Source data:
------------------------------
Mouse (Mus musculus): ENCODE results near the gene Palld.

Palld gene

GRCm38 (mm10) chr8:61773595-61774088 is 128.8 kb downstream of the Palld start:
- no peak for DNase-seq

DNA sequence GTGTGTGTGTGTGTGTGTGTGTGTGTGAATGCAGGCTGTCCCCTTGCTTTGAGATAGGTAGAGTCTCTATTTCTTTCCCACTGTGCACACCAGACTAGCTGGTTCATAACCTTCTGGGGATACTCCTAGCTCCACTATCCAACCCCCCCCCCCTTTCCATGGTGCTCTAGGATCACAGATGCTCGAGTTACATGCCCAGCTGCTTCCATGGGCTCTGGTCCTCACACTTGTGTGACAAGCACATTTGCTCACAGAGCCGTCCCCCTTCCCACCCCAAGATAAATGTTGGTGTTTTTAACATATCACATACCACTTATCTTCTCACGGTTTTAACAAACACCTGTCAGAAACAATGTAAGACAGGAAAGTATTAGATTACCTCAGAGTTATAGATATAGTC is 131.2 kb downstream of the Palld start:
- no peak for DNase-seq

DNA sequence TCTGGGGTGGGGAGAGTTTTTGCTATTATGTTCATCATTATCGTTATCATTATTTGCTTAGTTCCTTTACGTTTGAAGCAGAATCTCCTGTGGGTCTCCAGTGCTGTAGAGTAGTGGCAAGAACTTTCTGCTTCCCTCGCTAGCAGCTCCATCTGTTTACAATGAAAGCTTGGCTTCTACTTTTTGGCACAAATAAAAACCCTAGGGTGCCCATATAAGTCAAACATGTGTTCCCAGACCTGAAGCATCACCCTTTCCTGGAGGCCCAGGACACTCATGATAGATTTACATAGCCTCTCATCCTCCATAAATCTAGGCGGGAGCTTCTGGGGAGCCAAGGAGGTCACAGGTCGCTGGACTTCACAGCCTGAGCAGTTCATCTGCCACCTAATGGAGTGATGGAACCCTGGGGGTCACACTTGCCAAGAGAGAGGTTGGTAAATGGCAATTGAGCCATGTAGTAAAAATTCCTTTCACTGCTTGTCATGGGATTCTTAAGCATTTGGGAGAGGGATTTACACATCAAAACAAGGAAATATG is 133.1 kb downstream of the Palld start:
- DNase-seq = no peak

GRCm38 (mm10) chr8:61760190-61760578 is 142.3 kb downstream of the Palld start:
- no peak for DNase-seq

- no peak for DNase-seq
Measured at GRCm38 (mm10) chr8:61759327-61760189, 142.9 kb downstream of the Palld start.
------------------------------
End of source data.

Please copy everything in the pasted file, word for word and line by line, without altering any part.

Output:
Mouse (Mus musculus): ENCODE results near the gene Palld.

Palld gene

GRCm38 (mm10) chr8:61773595-61774088 is 128.8 kb downstream of the Palld start:
- no peak for DNase-seq

DNA sequence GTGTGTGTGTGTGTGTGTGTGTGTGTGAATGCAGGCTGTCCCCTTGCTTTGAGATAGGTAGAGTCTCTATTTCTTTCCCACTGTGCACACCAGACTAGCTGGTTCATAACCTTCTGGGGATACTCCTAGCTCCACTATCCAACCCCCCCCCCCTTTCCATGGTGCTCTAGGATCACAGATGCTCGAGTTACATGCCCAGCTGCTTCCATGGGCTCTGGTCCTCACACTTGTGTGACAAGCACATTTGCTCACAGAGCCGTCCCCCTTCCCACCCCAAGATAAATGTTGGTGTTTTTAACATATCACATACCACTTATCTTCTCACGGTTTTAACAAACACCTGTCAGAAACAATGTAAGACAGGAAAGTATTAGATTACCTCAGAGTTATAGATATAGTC is 131.2 kb downstream of the Palld start:
- no peak for DNase-seq

DNA sequence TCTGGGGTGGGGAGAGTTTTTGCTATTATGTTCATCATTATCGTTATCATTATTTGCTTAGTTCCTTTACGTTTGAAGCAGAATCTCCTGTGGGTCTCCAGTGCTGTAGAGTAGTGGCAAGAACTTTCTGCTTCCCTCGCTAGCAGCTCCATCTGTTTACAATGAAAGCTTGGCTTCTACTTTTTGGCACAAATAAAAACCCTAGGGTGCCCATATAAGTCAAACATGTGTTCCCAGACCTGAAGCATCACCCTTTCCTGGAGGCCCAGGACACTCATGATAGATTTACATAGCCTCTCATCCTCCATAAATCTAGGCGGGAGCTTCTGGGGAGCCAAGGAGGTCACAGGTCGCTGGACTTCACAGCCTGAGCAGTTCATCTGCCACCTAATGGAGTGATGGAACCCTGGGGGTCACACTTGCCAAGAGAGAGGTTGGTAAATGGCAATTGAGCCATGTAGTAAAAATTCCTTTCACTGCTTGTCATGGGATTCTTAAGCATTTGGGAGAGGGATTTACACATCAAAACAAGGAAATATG is 133.1 kb downstream of the Palld start:
- DNase-seq = no peak

GRCm38 (mm10) chr8:61760190-61760578 is 142.3 kb downstream of the Palld start:
- no peak for DNase-seq

- no peak for DNase-seq
Measured at GRCm38 (mm10) chr8:61759327-61760189, 142.9 kb downstream of the Palld start.